- Johnson, V. (1947). Heaven’s tableland: The dust bowl story. New York: Farrar, Straus and Company.Google Scholar
- Lee, L. K. (1984). Land use and soil loss: A 1982 update. Journal of Soil Water Conservation, 39, 226.Google Scholar
- Leopold, A. (1949). A sand county almanac. Oxford: Oxford University Press.Google Scholar
- Lockeretz, W. (1978). The lessons of the dust bowl: Several decades before the current concern with environmental problems, dust storms ravaged the Great Plains, and the threat of more dust storms still hangs over us. American Scientist, 66(5), 550–569.Google Scholar
- Philpott, T. (2008). A reflection on the lasting legacy of 1970s USDA Secretary Earl Butz. http://grist.org/article/the-butz-stops-here/.
- Preston, L. E. (1975). Corporation and society: The search for a paradigm. Journal of Economic Literature, 13, 434–453.Google Scholar
- Robinson, S., Dixon, J. R., Preece, C. N., & Moodley, K. (2007). Engineering, business and professional ethics. Oxford: Butterworth-Heinemann.Google Scholar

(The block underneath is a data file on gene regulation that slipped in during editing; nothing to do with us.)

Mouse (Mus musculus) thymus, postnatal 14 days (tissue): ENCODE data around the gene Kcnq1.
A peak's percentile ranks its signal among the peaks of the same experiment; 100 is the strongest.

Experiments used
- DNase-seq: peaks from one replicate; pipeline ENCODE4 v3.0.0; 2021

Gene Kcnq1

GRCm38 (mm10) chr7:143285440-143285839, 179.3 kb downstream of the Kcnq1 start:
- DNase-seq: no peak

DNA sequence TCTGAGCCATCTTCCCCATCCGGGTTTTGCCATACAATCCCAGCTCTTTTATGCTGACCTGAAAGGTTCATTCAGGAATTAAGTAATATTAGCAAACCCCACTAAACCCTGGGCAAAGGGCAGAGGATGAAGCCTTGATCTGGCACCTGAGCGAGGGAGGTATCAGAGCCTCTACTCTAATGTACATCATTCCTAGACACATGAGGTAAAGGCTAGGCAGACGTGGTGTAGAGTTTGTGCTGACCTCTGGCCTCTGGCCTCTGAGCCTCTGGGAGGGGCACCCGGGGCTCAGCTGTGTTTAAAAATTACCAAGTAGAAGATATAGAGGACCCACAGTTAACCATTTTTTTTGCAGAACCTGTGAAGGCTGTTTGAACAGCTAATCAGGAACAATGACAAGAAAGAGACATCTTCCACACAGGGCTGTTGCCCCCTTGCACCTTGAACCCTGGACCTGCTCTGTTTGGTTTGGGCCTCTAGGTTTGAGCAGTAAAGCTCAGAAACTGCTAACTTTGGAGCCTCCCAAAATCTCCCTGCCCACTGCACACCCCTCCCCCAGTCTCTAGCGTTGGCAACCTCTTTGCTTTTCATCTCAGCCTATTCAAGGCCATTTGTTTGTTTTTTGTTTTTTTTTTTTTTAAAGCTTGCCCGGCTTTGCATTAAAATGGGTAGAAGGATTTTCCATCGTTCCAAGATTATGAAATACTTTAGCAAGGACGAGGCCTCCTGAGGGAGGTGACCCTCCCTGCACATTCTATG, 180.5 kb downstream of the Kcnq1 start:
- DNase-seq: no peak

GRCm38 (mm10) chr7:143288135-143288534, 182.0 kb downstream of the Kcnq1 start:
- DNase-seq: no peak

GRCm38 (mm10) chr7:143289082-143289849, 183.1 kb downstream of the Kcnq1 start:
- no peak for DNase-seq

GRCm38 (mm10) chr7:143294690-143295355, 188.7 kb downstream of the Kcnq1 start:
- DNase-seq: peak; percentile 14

- Roosevelt, T. R. (1907a). Seventh state of the union address, December 3, 1907. http://en.wikisource.org/wiki/Theodore_Roosevelt%27s_Seventh_State_of_the_Union_Address.
- Roosevelt, T. R. (1907b). Address to the deep waterway convention, Memphis, TN. October 4, 1907.Google Scholar
- Sachs, A. (1994). Dust to dust: Forgotten lessons of America’s great agricultural catastrophe. World Watch, 7(1), 32–35.Google Scholar
- Stegner, W. (1992). Beyond the hundredth meredian. New York: Penguin Books.Google Scholar
- Thompson, P. B. (1990). Agricultural ethics and economics. Journal of Agricultural Economics Research, 42(1), 3–7.Google Scholar
- Thoreau, H. D. (1854). Walden. New York: New American Library, Penguin Putnam Inc.Google Scholar
- Varvasovszky, Z., & Brugha, R. (2000). Stakeholder analysis: A review. Heath Policy Plan, 15(3), 239–246.Google Scholar
- Warwick, S. L., & Cochoran, P. L. (1985). The evolution of the corporate social performance model. Academy of Management Review, 4, 758–769.Google Scholar